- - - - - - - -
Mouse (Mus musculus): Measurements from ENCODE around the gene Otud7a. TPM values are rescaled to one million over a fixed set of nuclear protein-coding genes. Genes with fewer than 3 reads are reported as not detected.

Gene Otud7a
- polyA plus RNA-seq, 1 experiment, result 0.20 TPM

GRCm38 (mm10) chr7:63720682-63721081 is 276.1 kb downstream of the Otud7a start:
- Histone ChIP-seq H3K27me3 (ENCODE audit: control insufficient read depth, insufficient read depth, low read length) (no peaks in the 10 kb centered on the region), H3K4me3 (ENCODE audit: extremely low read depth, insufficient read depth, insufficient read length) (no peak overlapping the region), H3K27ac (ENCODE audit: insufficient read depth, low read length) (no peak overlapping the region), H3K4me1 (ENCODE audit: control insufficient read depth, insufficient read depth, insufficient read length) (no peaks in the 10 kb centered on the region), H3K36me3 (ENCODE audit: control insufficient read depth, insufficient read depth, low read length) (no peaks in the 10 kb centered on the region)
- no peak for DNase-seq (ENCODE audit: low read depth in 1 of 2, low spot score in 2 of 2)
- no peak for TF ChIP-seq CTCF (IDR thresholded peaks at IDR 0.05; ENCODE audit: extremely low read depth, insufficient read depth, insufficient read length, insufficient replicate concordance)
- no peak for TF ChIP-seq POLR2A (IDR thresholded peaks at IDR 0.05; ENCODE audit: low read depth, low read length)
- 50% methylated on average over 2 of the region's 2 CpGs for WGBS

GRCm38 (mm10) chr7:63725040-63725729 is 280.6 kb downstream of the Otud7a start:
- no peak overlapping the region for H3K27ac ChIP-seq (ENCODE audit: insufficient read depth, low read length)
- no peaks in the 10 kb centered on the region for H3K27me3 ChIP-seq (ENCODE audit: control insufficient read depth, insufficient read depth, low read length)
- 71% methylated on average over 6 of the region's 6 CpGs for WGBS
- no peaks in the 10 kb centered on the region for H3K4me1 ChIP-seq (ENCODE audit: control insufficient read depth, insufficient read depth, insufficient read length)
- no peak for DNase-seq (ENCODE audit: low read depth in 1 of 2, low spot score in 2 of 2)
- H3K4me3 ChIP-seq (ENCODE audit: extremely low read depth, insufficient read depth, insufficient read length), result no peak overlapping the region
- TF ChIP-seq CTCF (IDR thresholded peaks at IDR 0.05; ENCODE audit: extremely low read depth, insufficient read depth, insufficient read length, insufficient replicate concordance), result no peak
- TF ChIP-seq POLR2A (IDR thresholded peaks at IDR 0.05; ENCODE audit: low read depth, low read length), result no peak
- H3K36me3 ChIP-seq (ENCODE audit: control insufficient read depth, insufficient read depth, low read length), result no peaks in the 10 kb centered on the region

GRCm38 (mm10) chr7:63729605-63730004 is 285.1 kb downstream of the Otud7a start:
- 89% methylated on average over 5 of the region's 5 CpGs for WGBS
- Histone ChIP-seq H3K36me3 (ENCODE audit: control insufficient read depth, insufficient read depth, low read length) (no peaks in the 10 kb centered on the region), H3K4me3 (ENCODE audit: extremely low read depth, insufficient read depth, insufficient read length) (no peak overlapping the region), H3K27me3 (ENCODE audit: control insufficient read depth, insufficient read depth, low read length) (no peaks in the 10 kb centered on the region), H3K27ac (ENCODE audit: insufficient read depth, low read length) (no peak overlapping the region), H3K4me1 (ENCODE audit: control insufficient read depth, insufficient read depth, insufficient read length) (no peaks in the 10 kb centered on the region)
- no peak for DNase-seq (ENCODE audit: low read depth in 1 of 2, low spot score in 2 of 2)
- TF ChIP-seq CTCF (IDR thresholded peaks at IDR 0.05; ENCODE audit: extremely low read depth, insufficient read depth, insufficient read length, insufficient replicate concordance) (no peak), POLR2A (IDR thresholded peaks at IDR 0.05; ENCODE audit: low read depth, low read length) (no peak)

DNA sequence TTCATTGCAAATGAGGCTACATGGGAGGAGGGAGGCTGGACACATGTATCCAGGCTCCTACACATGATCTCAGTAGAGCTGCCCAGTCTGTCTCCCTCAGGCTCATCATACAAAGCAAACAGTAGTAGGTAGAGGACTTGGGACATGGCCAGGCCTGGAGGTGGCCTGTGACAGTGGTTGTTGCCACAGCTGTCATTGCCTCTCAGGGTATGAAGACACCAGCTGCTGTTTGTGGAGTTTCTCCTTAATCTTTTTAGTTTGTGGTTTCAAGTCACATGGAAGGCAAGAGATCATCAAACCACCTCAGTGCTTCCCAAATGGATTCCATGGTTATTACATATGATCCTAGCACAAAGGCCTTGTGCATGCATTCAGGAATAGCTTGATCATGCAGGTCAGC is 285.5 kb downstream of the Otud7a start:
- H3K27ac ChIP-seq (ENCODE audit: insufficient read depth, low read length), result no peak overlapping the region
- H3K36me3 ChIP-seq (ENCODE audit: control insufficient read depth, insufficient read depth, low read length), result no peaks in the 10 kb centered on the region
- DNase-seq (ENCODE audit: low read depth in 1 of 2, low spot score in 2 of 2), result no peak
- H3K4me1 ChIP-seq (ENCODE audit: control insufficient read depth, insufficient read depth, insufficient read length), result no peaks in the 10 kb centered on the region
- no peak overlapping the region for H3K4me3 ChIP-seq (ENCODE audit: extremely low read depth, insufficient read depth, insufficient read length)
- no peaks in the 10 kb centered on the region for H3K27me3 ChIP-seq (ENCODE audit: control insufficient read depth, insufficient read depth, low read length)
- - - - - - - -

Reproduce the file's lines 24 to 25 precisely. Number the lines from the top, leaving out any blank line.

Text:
- TF ChIP-seq CTCF (IDR thresholded peaks at IDR 0.05; ENCODE audit: extremely low read depth, insufficient read depth, insufficient read length, insufficient replicate concordance) (no peak), POLR2A (IDR thresholded peaks at IDR 0.05; ENCODE audit: low read depth, low read length) (no peak)

DNA sequence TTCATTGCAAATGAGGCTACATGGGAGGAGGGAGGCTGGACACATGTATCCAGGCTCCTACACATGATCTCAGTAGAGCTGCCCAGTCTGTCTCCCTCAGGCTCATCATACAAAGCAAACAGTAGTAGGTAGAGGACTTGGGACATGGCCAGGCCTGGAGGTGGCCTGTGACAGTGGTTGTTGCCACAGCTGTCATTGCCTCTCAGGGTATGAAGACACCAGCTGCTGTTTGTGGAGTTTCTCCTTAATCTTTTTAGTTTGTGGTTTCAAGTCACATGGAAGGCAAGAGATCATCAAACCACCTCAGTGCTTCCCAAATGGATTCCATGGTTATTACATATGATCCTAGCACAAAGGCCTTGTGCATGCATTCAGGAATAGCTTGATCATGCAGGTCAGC is 285.5 kb downstream of the Otud7a start: